Kirk A. Gray, John J. Paschkewitz, "Next Generation Halt and Hass: Robust Design of Electronics and Systems"
English | ISBN: 1118700236 | 2016 | 300 pages | PDF | 10 MB
Next Generation HALT and HASS presents a major paradigm shift from reliability prediction-based methods to discovery of electronic systems reliability risks. This is achieved by integrating highly accelerated life test (HALT) and highly accelerated stress screen (HASS) into a physics-of-failure-based robust product and process development methodology. The new methodologies challenge misleading and sometimes costly mis-application of probabilistic failure prediction methods (FPM) and provide a new deterministic map for reliability development. The authors clearly explain the new approach with a logical progression of problem statement and solutions.
The book helps engineers employ HALT and HASS by illustrating why the misleading assumptions used for FPM are invalid. Next, the application of HALT and HASS empirical discovery methods to quickly find unreliable elements in electronics systems gives readers practical insight to the techniques.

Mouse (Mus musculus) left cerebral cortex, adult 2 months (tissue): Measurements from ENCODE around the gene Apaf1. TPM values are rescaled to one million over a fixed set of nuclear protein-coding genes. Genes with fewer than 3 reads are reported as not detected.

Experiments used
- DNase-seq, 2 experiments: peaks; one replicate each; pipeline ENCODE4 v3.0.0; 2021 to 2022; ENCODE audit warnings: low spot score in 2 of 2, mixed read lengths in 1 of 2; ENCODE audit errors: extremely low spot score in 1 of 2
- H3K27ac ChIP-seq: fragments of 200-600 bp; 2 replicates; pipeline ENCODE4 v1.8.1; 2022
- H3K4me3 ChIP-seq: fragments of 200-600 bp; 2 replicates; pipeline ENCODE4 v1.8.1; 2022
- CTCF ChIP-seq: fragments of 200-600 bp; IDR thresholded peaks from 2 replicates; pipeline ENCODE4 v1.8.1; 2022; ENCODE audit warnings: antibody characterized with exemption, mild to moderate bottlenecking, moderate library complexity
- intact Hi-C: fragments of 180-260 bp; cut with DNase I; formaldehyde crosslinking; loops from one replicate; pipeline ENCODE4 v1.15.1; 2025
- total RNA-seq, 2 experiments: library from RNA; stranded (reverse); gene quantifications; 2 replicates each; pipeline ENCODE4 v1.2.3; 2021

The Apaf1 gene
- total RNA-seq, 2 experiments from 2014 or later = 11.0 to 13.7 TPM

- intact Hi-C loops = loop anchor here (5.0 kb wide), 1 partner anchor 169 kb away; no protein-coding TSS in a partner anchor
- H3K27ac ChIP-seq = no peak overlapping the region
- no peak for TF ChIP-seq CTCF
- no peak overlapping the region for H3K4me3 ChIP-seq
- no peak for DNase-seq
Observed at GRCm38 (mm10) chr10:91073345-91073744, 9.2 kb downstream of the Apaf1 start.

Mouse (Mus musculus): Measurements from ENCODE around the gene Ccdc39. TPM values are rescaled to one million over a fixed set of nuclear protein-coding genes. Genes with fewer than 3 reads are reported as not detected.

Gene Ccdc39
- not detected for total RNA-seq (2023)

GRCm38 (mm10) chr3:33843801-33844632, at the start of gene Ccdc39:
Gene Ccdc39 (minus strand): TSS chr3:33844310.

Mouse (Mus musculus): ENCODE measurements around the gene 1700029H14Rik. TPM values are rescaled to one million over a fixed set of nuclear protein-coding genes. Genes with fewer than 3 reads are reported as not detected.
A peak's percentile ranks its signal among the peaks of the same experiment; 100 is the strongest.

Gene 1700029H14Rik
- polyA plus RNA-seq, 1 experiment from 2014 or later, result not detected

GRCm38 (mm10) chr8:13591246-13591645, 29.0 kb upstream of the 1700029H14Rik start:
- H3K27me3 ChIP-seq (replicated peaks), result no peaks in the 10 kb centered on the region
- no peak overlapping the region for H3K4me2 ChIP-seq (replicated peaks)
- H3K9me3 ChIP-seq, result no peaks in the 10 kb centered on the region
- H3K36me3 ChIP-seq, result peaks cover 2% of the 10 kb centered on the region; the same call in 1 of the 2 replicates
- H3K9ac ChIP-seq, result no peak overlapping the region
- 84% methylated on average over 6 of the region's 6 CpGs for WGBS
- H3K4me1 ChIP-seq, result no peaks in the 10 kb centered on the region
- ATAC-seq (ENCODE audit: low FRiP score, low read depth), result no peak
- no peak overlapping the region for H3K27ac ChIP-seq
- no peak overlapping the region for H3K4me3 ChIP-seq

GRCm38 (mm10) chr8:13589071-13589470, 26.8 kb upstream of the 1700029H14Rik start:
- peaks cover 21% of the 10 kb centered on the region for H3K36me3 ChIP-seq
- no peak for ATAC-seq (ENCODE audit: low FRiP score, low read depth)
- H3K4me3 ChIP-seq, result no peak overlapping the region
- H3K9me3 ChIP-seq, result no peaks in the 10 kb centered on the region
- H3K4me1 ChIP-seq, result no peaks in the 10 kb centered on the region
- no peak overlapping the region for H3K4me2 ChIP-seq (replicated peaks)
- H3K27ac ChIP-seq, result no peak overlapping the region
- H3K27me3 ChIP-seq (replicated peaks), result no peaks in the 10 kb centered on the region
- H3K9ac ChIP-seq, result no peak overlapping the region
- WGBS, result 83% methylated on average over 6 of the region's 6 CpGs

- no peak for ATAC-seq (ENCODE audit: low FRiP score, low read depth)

The physics of HALT and HASS methodologies are highlighted, illustrating how they uncover and isolate software failures due to hardware-software interactions in digital systems. The use of empirical operational stress limits for the development of future tools and reliability discriminators is described.
∗ Provides a clear basis for moving from statistical reliability prediction models to practical methods of insuring and improving reliability.
∗ Challenges existing failure prediction methodologies by highlighting their limitations using real field data.
∗ Explains a practical approach to why and how HALT and HASS are applied to electronics and electromechanical systems.
∗ Presents opportunities to develop reliability test discriminators for prognostics using empirical stress limits.
∗ Guides engineers and managers on the benefits of the deterministic and more efficient methods of HALT and HASS.
∗ Integrates the empirical limit discovery methods of HALT and HASS into a physics of failure based robust product and process development process.